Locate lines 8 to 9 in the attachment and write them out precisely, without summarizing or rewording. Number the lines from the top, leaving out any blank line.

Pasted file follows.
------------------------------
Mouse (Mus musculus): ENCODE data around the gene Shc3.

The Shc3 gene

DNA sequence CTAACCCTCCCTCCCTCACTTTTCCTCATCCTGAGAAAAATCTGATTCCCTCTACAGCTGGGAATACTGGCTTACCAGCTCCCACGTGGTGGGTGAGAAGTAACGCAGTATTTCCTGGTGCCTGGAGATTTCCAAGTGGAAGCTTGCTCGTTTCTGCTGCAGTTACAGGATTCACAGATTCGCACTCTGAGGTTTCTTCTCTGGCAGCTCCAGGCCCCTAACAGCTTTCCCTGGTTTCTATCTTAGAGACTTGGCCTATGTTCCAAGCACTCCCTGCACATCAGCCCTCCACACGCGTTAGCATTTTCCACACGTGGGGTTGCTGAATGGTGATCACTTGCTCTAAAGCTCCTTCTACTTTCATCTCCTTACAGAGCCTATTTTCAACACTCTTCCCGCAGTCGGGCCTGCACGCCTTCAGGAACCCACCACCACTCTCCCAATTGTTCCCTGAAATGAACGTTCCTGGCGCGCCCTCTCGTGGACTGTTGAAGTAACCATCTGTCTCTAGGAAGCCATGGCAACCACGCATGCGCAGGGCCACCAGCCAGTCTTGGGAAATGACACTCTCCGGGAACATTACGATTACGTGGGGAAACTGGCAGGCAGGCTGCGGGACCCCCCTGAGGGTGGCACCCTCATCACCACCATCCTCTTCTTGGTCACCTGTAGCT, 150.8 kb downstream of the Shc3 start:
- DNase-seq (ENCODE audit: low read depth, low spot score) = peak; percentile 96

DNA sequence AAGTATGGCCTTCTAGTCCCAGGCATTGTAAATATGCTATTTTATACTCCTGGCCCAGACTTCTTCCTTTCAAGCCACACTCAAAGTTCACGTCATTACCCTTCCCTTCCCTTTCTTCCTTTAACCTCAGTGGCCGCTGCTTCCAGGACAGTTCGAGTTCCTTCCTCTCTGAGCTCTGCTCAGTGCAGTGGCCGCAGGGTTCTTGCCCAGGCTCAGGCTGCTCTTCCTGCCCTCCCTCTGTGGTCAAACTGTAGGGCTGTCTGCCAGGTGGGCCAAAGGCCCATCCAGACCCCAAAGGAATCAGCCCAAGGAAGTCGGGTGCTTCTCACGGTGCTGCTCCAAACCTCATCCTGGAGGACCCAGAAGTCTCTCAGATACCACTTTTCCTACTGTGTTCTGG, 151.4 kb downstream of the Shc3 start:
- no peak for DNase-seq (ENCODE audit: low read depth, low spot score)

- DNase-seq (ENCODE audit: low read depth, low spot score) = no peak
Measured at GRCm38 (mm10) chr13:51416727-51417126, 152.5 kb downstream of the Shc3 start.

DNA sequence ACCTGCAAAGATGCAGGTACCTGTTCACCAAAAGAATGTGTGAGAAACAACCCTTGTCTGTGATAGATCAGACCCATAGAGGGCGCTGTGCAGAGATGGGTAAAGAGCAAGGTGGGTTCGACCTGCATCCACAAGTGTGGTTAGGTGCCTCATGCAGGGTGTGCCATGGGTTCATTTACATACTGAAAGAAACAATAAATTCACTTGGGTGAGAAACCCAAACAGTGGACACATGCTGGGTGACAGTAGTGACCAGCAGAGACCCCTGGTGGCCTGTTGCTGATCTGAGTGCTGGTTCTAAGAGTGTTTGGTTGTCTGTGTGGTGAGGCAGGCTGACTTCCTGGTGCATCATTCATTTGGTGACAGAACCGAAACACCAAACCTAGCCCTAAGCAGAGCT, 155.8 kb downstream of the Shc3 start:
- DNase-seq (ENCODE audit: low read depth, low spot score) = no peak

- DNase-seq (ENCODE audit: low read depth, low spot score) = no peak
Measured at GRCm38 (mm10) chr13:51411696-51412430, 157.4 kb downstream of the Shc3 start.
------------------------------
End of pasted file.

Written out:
Measured at GRCm38 (mm10) chr13:51416727-51417126, 152.5 kb downstream of the Shc3 start.

DNA sequence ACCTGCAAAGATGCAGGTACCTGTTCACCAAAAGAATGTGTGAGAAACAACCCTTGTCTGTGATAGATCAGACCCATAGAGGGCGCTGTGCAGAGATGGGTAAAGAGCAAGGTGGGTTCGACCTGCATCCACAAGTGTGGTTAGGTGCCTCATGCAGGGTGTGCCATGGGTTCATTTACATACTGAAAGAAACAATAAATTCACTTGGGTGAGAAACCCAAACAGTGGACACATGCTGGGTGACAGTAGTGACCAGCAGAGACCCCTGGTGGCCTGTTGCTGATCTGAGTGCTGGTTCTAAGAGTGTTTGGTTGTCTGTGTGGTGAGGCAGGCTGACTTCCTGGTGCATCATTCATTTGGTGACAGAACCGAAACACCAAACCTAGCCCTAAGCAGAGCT, 155.8 kb downstream of the Shc3 start: